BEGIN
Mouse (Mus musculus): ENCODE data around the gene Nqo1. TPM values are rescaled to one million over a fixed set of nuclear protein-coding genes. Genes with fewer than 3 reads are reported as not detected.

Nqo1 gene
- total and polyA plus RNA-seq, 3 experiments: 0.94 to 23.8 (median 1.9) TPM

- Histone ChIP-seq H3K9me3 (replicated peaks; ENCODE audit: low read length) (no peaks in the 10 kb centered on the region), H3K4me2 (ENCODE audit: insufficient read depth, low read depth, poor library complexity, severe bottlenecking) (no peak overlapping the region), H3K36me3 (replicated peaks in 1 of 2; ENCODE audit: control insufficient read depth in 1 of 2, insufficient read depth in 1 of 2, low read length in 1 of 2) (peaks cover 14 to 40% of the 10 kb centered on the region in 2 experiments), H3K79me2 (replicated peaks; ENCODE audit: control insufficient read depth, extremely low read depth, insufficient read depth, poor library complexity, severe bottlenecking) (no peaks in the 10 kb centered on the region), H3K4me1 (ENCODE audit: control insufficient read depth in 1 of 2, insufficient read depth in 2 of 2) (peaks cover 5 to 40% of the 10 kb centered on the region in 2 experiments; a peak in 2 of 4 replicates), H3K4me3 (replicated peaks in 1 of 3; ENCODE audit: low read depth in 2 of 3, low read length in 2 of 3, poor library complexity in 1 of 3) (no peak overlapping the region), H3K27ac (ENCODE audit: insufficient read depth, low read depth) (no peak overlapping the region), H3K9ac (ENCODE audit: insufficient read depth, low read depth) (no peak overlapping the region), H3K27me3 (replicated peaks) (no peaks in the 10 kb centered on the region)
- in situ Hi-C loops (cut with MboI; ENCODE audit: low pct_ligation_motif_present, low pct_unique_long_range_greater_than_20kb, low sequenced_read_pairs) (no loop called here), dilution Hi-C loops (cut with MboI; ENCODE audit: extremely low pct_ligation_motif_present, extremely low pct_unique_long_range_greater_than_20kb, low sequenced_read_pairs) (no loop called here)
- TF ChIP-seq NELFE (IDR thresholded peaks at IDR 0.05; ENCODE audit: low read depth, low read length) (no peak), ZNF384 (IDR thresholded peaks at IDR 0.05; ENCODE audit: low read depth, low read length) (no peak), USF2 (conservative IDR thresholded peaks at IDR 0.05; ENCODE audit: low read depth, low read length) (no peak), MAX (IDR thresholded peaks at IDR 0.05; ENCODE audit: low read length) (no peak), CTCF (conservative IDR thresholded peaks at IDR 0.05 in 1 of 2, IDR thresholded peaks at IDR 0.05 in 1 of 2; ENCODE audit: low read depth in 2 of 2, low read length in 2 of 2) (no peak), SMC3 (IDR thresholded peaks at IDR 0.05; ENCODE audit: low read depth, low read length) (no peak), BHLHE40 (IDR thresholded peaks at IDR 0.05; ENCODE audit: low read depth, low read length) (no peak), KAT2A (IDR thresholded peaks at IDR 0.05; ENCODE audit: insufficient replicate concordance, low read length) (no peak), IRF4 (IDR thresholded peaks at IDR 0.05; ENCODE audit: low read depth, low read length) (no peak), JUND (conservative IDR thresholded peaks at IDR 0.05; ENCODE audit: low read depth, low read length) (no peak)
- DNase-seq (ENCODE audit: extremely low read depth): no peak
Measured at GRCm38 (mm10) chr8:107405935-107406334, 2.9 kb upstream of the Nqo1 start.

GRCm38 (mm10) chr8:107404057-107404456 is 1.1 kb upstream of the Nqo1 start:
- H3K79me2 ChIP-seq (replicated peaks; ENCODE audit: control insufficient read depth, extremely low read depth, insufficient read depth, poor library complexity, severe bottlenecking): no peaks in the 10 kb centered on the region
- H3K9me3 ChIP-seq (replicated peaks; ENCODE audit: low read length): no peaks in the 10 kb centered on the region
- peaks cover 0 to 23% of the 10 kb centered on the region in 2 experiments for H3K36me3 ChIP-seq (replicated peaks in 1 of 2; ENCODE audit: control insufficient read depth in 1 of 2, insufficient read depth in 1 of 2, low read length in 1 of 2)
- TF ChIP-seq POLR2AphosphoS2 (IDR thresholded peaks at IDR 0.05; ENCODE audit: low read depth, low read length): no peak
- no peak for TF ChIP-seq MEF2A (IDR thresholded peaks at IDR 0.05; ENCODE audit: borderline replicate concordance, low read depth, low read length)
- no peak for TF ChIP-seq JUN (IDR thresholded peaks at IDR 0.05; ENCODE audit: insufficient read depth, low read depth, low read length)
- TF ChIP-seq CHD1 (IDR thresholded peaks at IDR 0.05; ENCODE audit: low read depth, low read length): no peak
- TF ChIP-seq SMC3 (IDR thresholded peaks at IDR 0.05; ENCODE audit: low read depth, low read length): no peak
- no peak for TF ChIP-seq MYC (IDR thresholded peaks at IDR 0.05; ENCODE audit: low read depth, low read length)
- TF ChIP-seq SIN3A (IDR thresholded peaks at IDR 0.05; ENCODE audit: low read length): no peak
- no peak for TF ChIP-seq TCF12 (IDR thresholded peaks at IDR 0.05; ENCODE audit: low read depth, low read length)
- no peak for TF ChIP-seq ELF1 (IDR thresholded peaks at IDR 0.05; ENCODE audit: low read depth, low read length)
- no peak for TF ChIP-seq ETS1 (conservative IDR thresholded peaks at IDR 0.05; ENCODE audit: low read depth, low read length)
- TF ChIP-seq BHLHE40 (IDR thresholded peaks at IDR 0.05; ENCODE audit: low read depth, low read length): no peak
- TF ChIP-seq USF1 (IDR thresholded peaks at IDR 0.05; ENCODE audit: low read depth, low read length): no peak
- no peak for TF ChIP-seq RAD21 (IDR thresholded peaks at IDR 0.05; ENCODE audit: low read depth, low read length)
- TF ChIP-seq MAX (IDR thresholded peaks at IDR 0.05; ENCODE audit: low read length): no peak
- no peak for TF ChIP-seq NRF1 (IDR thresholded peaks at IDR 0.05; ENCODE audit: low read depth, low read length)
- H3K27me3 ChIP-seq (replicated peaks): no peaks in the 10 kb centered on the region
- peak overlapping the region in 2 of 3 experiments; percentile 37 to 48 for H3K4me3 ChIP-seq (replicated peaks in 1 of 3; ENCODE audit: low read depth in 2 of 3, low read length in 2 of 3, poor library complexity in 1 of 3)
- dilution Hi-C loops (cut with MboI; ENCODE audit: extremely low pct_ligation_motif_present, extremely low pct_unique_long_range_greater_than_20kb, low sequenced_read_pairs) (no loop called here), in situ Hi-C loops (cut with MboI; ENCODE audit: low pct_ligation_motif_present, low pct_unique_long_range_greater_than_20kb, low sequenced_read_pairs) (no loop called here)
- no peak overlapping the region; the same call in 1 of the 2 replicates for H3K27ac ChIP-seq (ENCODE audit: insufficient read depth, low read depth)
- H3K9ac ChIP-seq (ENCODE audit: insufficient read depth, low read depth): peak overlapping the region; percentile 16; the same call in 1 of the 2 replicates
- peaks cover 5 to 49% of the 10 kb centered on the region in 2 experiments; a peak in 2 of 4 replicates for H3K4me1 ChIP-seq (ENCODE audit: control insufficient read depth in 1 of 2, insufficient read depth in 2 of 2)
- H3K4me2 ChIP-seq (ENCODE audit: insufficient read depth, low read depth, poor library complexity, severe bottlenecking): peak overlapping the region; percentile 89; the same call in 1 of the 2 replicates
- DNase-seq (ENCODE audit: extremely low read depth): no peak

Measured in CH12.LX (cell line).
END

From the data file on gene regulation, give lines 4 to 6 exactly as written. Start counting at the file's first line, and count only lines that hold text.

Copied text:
- Histone ChIP-seq H3K9me3 (replicated peaks; ENCODE audit: low read length) (no peaks in the 10 kb centered on the region), H3K4me2 (ENCODE audit: insufficient read depth, low read depth, poor library complexity, severe bottlenecking) (no peak overlapping the region), H3K36me3 (replicated peaks in 1 of 2; ENCODE audit: control insufficient read depth in 1 of 2, insufficient read depth in 1 of 2, low read length in 1 of 2) (peaks cover 14 to 40% of the 10 kb centered on the region in 2 experiments), H3K79me2 (replicated peaks; ENCODE audit: control insufficient read depth, extremely low read depth, insufficient read depth, poor library complexity, severe bottlenecking) (no peaks in the 10 kb centered on the region), H3K4me1 (ENCODE audit: control insufficient read depth in 1 of 2, insufficient read depth in 2 of 2) (peaks cover 5 to 40% of the 10 kb centered on the region in 2 experiments; a peak in 2 of 4 replicates), H3K4me3 (replicated peaks in 1 of 3; ENCODE audit: low read depth in 2 of 3, low read length in 2 of 3, poor library complexity in 1 of 3) (no peak overlapping the region), H3K27ac (ENCODE audit: insufficient read depth, low read depth) (no peak overlapping the region), H3K9ac (ENCODE audit: insufficient read depth, low read depth) (no peak overlapping the region), H3K27me3 (replicated peaks) (no peaks in the 10 kb centered on the region)
- in situ Hi-C loops (cut with MboI; ENCODE audit: low pct_ligation_motif_present, low pct_unique_long_range_greater_than_20kb, low sequenced_read_pairs) (no loop called here), dilution Hi-C loops (cut with MboI; ENCODE audit: extremely low pct_ligation_motif_present, extremely low pct_unique_long_range_greater_than_20kb, low sequenced_read_pairs) (no loop called here)
- TF ChIP-seq NELFE (IDR thresholded peaks at IDR 0.05; ENCODE audit: low read depth, low read length) (no peak), ZNF384 (IDR thresholded peaks at IDR 0.05; ENCODE audit: low read depth, low read length) (no peak), USF2 (conservative IDR thresholded peaks at IDR 0.05; ENCODE audit: low read depth, low read length) (no peak), MAX (IDR thresholded peaks at IDR 0.05; ENCODE audit: low read length) (no peak), CTCF (conservative IDR thresholded peaks at IDR 0.05 in 1 of 2, IDR thresholded peaks at IDR 0.05 in 1 of 2; ENCODE audit: low read depth in 2 of 2, low read length in 2 of 2) (no peak), SMC3 (IDR thresholded peaks at IDR 0.05; ENCODE audit: low read depth, low read length) (no peak), BHLHE40 (IDR thresholded peaks at IDR 0.05; ENCODE audit: low read depth, low read length) (no peak), KAT2A (IDR thresholded peaks at IDR 0.05; ENCODE audit: insufficient replicate concordance, low read length) (no peak), IRF4 (IDR thresholded peaks at IDR 0.05; ENCODE audit: low read depth, low read length) (no peak), JUND (conservative IDR thresholded peaks at IDR 0.05; ENCODE audit: low read depth, low read length) (no peak)